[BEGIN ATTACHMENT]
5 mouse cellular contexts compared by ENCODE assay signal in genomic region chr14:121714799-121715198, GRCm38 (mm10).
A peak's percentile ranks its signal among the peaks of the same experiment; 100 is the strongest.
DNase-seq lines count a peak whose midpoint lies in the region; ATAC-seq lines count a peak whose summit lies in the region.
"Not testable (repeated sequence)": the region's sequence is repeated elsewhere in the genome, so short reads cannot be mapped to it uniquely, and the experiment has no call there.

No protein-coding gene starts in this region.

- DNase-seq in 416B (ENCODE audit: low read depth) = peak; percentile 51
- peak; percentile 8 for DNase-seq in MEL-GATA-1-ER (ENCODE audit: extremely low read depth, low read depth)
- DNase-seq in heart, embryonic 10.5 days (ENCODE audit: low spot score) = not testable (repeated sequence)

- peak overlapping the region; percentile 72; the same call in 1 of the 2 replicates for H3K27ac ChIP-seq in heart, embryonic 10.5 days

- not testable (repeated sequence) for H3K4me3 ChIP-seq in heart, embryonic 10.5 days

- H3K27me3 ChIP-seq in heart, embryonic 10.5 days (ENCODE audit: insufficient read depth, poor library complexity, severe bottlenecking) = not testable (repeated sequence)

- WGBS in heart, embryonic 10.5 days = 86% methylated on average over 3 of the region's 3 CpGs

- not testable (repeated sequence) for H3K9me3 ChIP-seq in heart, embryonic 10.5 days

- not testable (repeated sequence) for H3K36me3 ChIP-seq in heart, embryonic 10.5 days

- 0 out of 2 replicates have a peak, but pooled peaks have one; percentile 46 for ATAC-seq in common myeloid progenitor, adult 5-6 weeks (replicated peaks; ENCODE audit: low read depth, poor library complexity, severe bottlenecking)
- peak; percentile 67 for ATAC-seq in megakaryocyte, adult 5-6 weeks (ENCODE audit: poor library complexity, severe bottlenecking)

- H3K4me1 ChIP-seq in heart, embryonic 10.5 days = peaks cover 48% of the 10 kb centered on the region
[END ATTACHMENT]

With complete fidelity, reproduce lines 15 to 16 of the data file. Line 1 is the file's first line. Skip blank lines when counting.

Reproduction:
- 0 out of 2 replicates have a peak, but pooled peaks have one; percentile 46 for ATAC-seq in common myeloid progenitor, adult 5-6 weeks (replicated peaks; ENCODE audit: low read depth, poor library complexity, severe bottlenecking)
- peak; percentile 67 for ATAC-seq in megakaryocyte, adult 5-6 weeks (ENCODE audit: poor library complexity, severe bottlenecking)